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IMPLICATIONS OF PATIENT CENTRING ON ORGAN DOSE IN COMPUTED TOMOGRAPHY
Linköping University, Department of Medical and Health Sciences, Division of Radiological Sciences. Linköping University, Faculty of Medicine and Health Sciences. Region Östergötland, Center for Diagnostics, Department of Radiology in Linköping. Linköping University, Center for Medical Image Science and Visualization (CMIV).
Linköping University, Department of Medical and Health Sciences, Division of Radiological Sciences. Linköping University, Faculty of Medicine and Health Sciences. Region Östergötland, Center for Surgery, Orthopaedics and Cancer Treatment, Department of Radiation Physics. Linköping University, Center for Medical Image Science and Visualization (CMIV).ORCID iD: 0000-0003-3352-8330
Linköping University, Faculty of Medicine and Health Sciences. Region Östergötland, Center for Surgery, Orthopaedics and Cancer Treatment, Department of Radiation Physics. Linköping University, Department of Medical and Health Sciences, Division of Radiological Sciences.
2016 (English)In: Radiation Protection Dosimetry, ISSN 0144-8420, E-ISSN 1742-3406, Vol. 169, no 1-4, 130-135 p.Article in journal (Refereed) Published
Abstract [en]

Automatic exposure control (AEC) in computed tomography (CT) facilitates optimisation of dose absorbed by the patient. The use of AEC requires appropriate ‘patient centring’ within the gantry, since positioning the patient off-centre may affect both image quality and absorbed dose. The aim of this experimental study was to measure the variation in organ and abdominal surface dose during CTexaminations of the head, neck/thorax and abdomen. The dose was compared at the isocenter with two off-centre positions—ventral and dorsal to the isocenter. Measurements were made with an anthropomorphic adult phantom and thermoluminescent dosemeters. Organs and surfaces for ventral regions received lesser dose (5.6–39.0 %) than the isocenter when the phantom was positioned 13 cm off-centre. Similarly, organ and surface doses for dorsal regions were reduced by 5.0–21.0 % at 25 cm off-centre. Therefore, correct vertical positioning of the patient at the gantry isocenter is important to maintain optimal imaging conditions.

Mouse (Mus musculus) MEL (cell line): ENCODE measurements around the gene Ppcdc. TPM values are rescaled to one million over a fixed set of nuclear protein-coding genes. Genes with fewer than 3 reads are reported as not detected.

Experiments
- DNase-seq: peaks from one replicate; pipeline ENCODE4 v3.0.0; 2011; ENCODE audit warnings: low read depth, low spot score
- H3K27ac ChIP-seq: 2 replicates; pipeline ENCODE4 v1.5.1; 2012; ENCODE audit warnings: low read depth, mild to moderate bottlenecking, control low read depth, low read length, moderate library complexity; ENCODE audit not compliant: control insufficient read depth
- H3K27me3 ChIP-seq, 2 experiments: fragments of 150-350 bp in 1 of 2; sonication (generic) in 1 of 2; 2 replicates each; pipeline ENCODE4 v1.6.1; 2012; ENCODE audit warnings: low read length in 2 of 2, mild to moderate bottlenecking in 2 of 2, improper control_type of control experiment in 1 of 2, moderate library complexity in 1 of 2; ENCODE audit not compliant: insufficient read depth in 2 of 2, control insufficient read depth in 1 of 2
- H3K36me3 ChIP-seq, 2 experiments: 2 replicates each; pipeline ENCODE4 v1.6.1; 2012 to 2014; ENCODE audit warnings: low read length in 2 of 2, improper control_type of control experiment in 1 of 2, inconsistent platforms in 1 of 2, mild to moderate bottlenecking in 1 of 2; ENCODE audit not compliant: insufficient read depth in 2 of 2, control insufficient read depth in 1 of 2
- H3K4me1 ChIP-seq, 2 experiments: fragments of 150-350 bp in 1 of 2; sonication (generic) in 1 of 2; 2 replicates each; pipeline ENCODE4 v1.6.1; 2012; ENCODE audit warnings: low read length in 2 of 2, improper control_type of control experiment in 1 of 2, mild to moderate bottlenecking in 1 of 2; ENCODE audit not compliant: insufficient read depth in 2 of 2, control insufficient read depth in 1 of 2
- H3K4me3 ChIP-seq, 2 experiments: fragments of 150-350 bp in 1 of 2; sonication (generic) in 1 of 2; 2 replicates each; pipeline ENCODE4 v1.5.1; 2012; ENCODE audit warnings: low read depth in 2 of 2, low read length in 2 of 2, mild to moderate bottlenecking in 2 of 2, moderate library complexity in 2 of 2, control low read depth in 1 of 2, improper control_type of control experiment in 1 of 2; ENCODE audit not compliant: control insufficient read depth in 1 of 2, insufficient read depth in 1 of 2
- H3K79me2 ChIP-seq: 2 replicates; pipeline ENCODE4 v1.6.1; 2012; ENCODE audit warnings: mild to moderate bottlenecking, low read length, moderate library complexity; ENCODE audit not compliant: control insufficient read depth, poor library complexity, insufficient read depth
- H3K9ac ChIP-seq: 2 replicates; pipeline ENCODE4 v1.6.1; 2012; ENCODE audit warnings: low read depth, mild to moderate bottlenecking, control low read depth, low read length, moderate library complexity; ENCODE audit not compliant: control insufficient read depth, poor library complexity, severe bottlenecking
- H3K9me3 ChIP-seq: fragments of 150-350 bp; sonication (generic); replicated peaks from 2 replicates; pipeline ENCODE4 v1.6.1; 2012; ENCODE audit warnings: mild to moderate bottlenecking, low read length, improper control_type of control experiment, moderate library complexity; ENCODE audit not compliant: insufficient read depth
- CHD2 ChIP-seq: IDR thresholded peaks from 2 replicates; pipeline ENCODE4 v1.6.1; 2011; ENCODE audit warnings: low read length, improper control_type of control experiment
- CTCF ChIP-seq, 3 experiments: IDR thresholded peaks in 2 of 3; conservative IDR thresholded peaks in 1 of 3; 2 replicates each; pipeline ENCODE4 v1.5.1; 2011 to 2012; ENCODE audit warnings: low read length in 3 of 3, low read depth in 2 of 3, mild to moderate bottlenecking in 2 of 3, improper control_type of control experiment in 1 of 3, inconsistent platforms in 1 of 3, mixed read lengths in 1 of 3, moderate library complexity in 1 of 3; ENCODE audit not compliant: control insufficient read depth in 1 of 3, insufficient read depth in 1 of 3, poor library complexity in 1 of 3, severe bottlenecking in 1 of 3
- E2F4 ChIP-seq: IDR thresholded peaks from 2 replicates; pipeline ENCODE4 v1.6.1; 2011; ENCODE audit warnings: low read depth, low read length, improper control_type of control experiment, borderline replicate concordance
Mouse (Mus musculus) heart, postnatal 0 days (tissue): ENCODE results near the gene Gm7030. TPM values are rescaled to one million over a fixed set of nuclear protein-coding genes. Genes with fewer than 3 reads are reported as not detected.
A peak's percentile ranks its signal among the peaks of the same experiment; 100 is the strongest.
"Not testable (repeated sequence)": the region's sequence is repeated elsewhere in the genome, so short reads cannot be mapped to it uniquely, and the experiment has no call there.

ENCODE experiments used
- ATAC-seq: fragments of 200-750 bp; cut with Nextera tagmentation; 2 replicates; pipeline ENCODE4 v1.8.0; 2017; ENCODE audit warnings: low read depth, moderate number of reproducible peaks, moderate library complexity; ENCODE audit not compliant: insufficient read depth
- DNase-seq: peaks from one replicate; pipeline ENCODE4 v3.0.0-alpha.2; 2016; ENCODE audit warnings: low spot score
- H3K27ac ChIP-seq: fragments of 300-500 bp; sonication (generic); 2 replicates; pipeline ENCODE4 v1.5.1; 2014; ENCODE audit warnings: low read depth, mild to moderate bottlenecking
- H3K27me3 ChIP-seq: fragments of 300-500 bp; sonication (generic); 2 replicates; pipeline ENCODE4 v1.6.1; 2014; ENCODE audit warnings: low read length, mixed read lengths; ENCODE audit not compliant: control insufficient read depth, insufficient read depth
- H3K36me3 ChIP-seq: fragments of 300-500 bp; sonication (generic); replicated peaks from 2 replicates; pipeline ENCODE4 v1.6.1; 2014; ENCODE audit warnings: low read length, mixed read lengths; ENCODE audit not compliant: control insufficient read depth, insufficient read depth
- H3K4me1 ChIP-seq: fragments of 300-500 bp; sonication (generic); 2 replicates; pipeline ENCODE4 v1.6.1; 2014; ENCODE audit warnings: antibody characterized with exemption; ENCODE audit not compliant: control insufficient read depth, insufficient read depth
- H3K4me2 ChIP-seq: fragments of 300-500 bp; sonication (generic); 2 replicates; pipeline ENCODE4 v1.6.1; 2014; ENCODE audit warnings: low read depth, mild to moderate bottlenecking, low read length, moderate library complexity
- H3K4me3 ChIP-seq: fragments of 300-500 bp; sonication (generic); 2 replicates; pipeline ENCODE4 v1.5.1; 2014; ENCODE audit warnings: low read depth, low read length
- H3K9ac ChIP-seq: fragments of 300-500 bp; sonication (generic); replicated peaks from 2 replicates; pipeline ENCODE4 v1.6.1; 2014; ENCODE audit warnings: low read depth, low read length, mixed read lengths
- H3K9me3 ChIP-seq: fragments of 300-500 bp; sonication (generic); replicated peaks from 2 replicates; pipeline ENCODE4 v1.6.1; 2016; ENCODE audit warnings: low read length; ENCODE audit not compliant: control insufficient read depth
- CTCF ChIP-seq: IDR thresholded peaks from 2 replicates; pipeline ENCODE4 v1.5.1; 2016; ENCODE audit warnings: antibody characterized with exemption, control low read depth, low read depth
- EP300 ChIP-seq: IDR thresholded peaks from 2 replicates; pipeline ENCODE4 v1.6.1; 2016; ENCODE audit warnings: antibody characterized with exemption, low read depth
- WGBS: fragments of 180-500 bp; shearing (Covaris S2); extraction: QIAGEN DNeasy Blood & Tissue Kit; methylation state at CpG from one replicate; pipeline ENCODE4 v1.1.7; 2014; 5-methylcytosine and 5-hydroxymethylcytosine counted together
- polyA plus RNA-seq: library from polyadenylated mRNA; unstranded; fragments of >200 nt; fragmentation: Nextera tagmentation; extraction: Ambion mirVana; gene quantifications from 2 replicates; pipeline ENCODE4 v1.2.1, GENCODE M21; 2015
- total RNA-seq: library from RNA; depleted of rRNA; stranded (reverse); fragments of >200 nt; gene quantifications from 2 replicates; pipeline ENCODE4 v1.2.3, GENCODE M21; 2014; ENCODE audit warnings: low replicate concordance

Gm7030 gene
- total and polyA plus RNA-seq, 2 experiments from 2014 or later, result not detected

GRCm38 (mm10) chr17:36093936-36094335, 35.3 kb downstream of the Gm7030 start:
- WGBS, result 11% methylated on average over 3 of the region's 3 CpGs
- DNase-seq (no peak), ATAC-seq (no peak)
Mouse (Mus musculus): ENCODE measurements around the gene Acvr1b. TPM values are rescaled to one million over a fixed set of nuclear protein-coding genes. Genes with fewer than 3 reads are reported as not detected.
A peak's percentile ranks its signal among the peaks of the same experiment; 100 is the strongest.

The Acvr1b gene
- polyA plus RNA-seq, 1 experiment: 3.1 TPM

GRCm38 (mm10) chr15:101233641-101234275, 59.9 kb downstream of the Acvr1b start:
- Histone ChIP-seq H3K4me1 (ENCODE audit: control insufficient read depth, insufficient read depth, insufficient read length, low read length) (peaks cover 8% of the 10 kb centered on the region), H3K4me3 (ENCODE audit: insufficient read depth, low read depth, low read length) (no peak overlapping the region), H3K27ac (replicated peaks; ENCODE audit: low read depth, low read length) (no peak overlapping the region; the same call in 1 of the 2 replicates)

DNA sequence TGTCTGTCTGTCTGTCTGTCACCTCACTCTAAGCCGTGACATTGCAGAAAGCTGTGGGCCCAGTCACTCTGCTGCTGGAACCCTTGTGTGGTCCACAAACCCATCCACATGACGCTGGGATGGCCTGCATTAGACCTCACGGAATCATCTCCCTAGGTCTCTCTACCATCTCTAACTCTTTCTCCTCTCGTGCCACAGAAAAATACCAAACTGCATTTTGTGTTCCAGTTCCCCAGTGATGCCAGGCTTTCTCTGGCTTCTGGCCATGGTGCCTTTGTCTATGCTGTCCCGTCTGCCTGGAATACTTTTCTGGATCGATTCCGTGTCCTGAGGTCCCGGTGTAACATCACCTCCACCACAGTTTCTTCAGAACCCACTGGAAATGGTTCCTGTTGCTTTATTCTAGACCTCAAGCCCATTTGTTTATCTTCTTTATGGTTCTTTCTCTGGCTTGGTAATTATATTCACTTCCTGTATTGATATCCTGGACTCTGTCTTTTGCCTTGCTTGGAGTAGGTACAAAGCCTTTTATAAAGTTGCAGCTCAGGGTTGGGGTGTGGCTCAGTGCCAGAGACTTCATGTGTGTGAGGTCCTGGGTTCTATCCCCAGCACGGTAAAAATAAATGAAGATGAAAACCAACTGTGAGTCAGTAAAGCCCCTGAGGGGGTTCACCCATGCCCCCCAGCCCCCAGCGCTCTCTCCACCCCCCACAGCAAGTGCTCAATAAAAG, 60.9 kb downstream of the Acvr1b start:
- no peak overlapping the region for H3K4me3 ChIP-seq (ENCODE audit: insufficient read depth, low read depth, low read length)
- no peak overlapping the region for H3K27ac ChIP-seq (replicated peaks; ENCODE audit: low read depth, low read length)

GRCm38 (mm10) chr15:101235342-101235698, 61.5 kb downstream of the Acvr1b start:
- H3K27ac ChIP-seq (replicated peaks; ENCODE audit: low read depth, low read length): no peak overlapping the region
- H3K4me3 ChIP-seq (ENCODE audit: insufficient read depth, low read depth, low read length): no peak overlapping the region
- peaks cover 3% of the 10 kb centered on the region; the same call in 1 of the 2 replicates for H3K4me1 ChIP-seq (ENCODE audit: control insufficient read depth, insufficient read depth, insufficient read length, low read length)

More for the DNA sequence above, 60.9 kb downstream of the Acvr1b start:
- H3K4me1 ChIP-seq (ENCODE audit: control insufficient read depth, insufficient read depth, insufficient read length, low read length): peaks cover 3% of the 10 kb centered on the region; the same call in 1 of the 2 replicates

Place, publisher, year, edition, pages
Oxford University Press, 2016. Vol. 169, no 1-4, 130-135 p.
Keyword [en]
computed tomography, organ dose
National Category
Radiology, Nuclear Medicine and Medical Imaging
Identifiers
URN: urn:nbn:se:liu:diva-125340DOI: 10.1093/rpd/ncv527ISI: 000383492100020PubMedID: 26743256OAI: oai:DiVA.org:liu-125340DiVA: diva2:904706
Available from: 2016-02-19 Created: 2016-02-19 Last updated: 2017-04-25

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Kataria, BhartiSandborg, MichaelNilsson Althen, Jonas

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Kataria, BhartiSandborg, MichaelNilsson Althen, Jonas
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Division of Radiological SciencesFaculty of Medicine and Health SciencesDepartment of Radiology in LinköpingCenter for Medical Image Science and Visualization (CMIV)Department of Radiation Physics
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Radiation Protection Dosimetry
Radiology, Nuclear Medicine and Medical Imaging

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